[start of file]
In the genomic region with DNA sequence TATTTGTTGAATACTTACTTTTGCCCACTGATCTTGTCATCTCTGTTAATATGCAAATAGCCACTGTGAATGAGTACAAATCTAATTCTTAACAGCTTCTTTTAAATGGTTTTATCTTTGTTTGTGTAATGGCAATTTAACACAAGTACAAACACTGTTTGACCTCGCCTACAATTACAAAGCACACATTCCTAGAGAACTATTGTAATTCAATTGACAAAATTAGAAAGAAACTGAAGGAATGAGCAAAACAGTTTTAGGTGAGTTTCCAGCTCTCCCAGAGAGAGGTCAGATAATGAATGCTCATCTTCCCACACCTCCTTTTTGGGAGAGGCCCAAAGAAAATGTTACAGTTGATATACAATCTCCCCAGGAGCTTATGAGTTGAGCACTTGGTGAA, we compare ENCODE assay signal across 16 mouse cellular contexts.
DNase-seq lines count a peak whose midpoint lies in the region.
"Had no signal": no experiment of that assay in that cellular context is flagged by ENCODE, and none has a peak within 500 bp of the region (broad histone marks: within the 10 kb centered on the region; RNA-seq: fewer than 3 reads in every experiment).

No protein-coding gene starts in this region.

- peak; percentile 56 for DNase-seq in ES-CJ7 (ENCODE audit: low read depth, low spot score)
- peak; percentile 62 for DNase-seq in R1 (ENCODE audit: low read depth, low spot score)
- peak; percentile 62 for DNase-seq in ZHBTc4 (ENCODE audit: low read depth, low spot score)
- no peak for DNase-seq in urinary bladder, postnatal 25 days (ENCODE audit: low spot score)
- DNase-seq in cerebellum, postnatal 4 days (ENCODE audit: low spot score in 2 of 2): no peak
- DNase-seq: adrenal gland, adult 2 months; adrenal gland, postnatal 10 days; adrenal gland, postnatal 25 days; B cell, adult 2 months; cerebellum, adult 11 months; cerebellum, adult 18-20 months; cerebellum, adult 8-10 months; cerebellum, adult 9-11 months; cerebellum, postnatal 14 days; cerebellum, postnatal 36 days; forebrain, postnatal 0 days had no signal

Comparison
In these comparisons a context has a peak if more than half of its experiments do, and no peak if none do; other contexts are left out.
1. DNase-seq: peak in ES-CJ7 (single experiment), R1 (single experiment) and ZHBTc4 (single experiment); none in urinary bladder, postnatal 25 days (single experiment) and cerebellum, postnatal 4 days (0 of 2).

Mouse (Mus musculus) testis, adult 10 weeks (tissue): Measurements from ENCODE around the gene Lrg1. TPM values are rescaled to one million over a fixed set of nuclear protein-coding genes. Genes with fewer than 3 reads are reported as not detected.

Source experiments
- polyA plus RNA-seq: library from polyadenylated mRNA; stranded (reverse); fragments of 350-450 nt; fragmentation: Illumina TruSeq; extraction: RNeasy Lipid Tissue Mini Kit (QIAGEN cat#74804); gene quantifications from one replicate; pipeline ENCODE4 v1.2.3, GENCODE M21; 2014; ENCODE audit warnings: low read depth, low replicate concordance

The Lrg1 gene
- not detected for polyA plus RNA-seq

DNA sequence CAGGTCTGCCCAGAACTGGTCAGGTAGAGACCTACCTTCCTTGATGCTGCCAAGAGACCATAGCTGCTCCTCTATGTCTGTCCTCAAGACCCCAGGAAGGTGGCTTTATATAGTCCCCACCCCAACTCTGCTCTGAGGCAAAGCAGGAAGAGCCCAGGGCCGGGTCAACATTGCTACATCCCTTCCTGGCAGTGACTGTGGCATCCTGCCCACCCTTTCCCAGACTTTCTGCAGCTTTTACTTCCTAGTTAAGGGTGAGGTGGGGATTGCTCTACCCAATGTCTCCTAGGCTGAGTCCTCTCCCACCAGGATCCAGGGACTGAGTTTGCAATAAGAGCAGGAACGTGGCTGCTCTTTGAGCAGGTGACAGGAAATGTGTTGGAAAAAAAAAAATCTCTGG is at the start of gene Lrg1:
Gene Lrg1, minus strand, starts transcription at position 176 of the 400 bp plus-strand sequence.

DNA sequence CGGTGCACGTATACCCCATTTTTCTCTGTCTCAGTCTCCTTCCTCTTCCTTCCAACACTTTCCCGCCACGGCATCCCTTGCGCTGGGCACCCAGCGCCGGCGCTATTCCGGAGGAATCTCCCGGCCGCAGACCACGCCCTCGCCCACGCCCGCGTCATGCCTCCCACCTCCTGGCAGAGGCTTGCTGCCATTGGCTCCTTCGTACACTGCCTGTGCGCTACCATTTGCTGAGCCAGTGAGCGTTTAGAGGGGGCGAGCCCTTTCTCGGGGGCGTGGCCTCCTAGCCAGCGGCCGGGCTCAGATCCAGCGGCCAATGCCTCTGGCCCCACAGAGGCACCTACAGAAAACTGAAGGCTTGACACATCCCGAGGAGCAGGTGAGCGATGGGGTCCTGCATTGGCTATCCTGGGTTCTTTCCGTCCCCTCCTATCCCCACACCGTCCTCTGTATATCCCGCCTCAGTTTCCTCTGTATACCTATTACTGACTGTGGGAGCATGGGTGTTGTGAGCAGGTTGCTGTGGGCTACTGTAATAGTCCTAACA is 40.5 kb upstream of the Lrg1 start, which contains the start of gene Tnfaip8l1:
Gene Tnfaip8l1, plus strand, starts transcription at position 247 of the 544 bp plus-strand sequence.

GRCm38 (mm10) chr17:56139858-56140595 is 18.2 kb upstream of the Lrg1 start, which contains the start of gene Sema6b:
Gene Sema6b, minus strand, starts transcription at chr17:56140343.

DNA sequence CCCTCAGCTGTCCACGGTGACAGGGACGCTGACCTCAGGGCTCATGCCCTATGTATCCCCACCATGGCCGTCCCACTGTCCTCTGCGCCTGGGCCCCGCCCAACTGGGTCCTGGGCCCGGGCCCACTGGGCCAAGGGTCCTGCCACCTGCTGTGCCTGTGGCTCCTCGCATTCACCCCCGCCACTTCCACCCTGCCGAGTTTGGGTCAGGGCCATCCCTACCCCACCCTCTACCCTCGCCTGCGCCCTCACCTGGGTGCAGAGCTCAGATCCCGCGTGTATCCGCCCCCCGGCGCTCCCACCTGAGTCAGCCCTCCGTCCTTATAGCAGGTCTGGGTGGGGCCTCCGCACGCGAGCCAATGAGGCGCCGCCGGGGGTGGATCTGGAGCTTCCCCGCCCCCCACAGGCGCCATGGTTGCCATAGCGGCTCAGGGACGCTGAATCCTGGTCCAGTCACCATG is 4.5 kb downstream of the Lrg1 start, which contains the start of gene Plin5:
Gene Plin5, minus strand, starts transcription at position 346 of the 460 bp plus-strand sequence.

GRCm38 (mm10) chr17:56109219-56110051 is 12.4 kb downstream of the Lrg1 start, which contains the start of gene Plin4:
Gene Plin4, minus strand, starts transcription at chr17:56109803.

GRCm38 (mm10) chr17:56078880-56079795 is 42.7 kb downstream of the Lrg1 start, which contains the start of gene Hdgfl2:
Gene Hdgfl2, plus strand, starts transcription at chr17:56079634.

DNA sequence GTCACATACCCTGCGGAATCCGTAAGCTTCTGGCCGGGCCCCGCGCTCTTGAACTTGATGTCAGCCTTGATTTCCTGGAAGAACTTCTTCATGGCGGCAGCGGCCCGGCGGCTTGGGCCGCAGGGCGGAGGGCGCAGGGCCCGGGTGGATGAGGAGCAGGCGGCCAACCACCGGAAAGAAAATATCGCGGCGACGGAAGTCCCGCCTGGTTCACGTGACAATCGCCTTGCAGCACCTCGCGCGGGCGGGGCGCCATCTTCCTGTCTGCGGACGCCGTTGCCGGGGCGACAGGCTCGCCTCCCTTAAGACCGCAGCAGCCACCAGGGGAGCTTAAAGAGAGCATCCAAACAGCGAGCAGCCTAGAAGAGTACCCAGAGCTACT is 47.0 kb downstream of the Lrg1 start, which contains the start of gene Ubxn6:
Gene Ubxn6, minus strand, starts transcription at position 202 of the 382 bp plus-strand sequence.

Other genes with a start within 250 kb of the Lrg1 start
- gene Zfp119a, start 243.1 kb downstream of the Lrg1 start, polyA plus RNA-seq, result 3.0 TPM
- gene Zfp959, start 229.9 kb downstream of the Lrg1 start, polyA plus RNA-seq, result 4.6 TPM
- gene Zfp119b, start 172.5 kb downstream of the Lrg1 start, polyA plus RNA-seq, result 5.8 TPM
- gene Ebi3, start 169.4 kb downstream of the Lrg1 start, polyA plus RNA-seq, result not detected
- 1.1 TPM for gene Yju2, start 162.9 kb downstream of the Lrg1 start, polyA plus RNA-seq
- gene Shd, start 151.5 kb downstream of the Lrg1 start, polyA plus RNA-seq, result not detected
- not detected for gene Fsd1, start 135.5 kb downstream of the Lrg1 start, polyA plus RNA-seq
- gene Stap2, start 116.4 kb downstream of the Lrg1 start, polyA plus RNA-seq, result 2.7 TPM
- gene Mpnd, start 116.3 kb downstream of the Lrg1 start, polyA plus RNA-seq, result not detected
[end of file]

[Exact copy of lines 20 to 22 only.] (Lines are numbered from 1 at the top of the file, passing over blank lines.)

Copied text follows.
Gene Lrg1, minus strand, starts transcription at position 176 of the 400 bp plus-strand sequence.

DNA sequence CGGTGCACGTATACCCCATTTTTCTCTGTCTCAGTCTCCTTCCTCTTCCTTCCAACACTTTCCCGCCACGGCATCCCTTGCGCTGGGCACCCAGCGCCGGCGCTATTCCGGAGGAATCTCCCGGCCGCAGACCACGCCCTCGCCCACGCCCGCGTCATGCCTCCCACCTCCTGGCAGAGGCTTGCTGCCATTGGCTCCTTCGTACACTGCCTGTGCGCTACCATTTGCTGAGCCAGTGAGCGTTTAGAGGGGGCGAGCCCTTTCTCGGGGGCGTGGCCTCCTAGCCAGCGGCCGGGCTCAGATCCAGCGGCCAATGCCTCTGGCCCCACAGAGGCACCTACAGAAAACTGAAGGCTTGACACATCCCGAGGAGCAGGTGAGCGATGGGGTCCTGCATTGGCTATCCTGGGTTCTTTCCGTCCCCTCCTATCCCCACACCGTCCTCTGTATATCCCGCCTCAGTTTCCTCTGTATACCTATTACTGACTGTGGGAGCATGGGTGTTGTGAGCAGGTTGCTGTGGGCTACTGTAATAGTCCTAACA is 40.5 kb upstream of the Lrg1 start, which contains the start of gene Tnfaip8l1:
Gene Tnfaip8l1, plus strand, starts transcription at position 247 of the 544 bp plus-strand sequence.